In ruins the hidden secrets of sex are laid bare. All our most intimate truths come out in the wash. The den of our fornication will rot and mold will form on the sheets where we grunted out our last passions.
Sex. In life, as in death, it’s a messy business. Here are five ruined dens of sex from around Japan.
‘Love Hotels’ are a lot like roadside motels, designed with the express purpose of facilitating ‘relations’ between Japanese couples who still live at home, and have no access to a bedroom away from their parents. They are often cheap, and come in a variety of wacky ‘flavors’, decorated in garish hues, with flashing lights, hot tubs, and handy vending machines stocking contraceptives and other toys. You can take a ‘REST’ at a love hotel (one hour, cheap rate), or enjoy a full STAY (up to eight hours, more expensive).
The Akasaka Love Hotel Haikyo in Tokyo reminds us of the importance of that old adage: ‘location location location’. Situated at the far end of a strip of Love Hotels on the Lake Tama ring road, it’s clear this place suffered for lack of passing traffic. Now its forecourt and parking lot are bouldered with rotten 80’s styled furniture, burnt-out cars, and avalanches of mounded pillows. Inside, its gaudy rooms still sing of forbidden pleasures, the walls plastered with bright helios, lurking cheetahs, and naked Bathsheba7s, though I doubt any lusty couples have joined in their bawdy chorus for some time.
‘Soaplands’ are descended from Turkish water brothels, places where the hard-working Japanese salaryman can go to get himself soaped down by a young and nimble nymph. After protestations from the Russian Embassy the name was changed to Soapland. The legality of these places is much in question, with a wider range of deeds considered legal than you might expect. Due to this semi-legality, the places are often run by ‘yakuza’- Japanese gangsters, situated in red-light districts.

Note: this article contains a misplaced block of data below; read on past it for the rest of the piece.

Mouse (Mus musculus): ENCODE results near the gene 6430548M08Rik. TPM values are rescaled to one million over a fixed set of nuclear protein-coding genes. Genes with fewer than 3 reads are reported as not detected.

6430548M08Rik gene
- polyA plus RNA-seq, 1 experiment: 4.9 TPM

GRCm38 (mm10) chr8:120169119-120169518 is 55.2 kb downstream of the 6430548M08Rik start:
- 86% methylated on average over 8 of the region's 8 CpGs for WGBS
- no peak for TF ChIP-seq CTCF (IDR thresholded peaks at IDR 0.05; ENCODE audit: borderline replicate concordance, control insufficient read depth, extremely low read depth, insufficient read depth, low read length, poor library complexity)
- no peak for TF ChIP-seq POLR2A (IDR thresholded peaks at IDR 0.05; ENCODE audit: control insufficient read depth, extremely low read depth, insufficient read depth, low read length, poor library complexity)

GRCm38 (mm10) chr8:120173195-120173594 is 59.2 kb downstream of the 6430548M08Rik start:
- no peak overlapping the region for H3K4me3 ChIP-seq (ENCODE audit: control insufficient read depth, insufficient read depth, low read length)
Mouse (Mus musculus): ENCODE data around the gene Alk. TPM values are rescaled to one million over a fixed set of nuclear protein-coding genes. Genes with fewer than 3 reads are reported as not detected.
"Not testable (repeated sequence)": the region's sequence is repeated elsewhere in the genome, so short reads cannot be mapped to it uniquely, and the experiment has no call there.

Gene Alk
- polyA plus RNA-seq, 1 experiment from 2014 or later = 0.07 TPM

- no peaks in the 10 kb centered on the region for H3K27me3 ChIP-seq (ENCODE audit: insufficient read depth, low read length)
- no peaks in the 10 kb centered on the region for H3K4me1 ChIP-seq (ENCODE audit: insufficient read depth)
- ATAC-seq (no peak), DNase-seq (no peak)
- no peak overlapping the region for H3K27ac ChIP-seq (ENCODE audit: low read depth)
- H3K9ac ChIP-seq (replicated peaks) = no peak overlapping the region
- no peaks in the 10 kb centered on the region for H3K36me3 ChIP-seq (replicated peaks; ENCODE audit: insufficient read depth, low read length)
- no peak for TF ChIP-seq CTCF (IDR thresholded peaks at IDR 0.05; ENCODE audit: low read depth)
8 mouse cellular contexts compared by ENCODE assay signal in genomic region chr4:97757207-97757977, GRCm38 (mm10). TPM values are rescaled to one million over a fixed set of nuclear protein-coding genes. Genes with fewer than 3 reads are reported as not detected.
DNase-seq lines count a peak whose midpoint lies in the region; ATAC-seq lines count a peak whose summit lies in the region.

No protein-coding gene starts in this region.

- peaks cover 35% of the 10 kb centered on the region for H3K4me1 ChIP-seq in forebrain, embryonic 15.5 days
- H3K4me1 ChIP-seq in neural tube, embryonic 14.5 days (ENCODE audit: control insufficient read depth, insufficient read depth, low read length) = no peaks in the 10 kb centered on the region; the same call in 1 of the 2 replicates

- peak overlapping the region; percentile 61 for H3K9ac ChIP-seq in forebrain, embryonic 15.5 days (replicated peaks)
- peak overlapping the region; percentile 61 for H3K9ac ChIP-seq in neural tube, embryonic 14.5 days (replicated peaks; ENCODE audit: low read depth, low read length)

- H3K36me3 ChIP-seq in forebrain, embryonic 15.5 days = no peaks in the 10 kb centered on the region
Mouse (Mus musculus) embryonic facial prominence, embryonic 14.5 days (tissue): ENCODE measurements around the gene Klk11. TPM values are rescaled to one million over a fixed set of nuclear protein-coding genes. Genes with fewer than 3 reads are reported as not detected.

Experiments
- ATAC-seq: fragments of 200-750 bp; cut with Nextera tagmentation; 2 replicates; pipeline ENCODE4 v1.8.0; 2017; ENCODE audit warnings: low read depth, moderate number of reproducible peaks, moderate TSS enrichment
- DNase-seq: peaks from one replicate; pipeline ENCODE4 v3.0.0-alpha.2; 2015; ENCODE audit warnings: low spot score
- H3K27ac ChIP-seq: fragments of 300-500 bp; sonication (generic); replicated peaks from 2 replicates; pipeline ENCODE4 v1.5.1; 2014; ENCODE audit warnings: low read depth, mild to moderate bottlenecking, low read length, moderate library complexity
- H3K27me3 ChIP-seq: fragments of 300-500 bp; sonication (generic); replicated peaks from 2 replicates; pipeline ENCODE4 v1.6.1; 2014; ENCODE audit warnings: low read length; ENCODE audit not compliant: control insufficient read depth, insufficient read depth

The Queen Chateau Soapland Haikyo in Ibaraki is at once a grand but squalid folly. A bath-based brothel rising 5 fairy-tale stories into the sky, cornered with towers and capped with bright red tile, it represents an era gone mad with indulgence, audacity, and hopefulness. Now it lies in crippled ruin, its bright colors fading, its halycon days of glamor and glitz surplanted by ghost-like hangings in its dim and dusty bars. Its grand playing-card Queen still stands aloft emblazoned across the front of the building, but her stare is now more that of the toothless Ozymandius than a haughty mademoiselle.
‘Hostess Bars’ are bars where men pay to be flirted with. Attractive women sit by them, pour them drinks, stroke their thighs, pay them compliments, and can make a fortune from big-spenders seeking to impress the girls with the most expensive champagne and caviar.
The Akeno Gekijo haikyo in Ibaraki is something of an oddity in Japan, as one of only a few actual strip clubs. Of course there are similar venues; hostess bars, soaplands, love hotels, but they each cater to a slightly different crowd and provide a slightly different flavor of tawdry service. To find a straight-up strip club complete with central podium, viewing seats, and dancing poles seems a feat beyond expectation. But there it is, on a small back-road in a quiet rural area surrounded by bamboo, half-burnt to the ground and buzzing with mosquitoes.
The Hotel Royal haikyo in Kanagawa is the grand-daddy of all love hotels, streaking 7 empty stories up into the big blue sky, a giant vermillion flag on the banks of Sagamiko Lake calling out to all and sundry in a mega-watt baritone- “Need some discreet time alone with your loved one? Come on down!”
No sense of shame here.
The Pearl Love Hotel Haikyo in Tochigi is a wreck in camouflage, deeply nested underneath a blanket of scraggy brown vines. Rooms lie in embers, grown through with ferns; once-bohemian beds, chaise longues and chandeliers lie scrapped, dropped, and despoiled with the nests of birds, spiders, and the homeless. The grand two-story executive suite still maintains some of its sordid gravitas, its sultry red round-bedded apex room as faux-regal as ever, now overlooking a graveyard of spent passion inveigled by nature’s rapacious tendrils.
Hitchcock could film a murder here.
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